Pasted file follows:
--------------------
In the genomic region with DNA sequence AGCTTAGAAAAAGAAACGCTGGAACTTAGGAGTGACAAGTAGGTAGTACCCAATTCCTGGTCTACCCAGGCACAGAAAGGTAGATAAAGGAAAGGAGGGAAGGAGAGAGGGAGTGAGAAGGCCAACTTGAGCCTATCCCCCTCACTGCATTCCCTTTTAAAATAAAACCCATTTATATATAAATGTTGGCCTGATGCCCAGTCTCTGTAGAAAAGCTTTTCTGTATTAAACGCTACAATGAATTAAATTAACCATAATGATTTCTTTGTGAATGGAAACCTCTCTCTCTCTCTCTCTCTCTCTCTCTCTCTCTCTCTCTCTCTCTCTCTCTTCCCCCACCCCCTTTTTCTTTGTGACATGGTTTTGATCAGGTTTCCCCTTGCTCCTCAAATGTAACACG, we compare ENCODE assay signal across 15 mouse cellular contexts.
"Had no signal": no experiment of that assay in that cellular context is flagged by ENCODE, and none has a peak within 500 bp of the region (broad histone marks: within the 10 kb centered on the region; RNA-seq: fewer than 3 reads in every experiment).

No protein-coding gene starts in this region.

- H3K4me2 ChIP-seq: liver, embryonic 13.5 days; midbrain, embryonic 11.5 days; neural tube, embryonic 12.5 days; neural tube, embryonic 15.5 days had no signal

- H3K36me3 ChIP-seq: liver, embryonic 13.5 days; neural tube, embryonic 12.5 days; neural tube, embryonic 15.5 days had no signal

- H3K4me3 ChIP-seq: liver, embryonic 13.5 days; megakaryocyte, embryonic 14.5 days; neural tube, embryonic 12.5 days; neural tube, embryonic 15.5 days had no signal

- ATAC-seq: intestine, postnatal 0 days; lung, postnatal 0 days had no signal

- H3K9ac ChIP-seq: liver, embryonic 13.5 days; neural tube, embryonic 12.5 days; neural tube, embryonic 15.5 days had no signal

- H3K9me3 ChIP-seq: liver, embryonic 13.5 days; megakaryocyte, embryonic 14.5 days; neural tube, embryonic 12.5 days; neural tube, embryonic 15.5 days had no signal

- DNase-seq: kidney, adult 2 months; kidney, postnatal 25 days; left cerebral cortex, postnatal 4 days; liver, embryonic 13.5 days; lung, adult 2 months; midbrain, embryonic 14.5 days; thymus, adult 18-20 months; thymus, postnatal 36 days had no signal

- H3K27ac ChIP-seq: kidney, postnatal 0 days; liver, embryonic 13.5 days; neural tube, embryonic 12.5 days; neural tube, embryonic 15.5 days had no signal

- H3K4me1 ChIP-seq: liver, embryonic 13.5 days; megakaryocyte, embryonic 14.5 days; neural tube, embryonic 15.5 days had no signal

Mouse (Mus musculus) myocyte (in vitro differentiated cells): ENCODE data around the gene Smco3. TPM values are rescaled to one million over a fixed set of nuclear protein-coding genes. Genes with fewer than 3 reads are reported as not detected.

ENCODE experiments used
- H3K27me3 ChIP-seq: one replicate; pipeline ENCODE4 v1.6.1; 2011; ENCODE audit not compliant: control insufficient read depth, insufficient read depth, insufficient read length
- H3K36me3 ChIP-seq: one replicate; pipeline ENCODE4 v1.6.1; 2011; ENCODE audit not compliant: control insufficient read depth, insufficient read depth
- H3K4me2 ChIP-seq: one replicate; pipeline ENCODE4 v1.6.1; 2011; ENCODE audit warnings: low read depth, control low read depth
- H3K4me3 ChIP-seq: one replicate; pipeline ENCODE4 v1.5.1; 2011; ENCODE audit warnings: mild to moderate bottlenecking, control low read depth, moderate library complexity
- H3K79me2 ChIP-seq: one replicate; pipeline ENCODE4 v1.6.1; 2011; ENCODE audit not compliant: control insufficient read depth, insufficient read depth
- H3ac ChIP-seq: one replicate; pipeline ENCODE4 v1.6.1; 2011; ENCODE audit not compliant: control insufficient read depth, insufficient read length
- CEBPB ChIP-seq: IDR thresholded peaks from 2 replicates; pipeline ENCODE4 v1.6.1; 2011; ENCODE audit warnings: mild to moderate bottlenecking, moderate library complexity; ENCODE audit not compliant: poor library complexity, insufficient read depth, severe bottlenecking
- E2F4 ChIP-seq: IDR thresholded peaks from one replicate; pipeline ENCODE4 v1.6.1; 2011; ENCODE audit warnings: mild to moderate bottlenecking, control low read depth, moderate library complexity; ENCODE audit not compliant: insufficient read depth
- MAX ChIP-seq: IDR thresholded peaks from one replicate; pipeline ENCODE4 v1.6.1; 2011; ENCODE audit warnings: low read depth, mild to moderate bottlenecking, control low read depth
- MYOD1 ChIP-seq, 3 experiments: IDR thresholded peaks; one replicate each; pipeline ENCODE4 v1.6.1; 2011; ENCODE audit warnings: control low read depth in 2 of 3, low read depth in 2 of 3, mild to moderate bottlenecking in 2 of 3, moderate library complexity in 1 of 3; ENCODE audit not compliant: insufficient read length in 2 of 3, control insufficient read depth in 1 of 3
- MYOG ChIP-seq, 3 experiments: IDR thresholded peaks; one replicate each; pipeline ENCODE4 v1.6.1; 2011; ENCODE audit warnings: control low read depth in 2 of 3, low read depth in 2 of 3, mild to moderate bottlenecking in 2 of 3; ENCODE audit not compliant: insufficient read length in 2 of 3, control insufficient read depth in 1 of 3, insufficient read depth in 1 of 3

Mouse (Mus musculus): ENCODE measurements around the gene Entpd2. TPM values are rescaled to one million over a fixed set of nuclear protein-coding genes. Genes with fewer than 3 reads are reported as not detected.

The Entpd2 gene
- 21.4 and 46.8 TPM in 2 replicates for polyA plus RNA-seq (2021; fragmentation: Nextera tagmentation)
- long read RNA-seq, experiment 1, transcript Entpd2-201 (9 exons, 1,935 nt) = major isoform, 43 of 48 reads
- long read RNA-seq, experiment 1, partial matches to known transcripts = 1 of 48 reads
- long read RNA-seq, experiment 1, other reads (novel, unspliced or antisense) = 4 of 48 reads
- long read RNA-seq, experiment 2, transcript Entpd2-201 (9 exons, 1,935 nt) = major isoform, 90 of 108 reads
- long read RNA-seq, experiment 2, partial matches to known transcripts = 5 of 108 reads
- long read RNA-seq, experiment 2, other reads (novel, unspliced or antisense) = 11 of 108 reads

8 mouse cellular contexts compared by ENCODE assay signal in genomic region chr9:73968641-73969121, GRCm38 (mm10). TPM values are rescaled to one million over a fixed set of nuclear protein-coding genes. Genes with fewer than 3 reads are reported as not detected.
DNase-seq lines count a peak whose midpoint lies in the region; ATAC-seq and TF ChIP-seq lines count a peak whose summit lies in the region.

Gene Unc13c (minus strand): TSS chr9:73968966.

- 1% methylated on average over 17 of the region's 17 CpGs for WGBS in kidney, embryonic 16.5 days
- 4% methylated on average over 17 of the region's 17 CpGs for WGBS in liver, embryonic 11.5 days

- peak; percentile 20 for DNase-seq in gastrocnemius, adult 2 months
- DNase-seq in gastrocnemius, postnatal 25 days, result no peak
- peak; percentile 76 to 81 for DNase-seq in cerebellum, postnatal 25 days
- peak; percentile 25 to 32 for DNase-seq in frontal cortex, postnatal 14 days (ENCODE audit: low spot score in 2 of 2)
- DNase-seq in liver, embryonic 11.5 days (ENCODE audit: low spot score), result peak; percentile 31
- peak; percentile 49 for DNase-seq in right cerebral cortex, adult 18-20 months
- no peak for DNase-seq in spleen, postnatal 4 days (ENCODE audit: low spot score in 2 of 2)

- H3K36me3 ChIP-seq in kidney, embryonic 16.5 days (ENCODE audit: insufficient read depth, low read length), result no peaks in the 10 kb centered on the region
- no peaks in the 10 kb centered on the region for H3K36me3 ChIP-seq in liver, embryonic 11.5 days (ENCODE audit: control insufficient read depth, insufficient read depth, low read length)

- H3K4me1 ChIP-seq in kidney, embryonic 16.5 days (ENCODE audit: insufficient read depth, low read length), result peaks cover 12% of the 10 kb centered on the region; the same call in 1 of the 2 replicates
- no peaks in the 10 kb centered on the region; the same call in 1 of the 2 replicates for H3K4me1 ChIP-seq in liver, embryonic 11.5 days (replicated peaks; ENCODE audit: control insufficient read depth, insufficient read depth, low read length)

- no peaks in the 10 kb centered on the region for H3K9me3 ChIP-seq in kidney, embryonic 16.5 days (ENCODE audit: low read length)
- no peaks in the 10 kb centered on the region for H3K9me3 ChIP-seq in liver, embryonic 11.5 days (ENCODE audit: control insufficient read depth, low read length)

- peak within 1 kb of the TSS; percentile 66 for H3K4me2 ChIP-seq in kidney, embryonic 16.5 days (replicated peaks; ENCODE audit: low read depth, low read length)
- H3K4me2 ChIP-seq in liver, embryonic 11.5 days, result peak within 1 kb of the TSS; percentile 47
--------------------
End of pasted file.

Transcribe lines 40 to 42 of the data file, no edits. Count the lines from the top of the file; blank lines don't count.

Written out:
- peak; percentile 20 for DNase-seq in gastrocnemius, adult 2 months
- DNase-seq in gastrocnemius, postnatal 25 days, result no peak
- peak; percentile 76 to 81 for DNase-seq in cerebellum, postnatal 25 days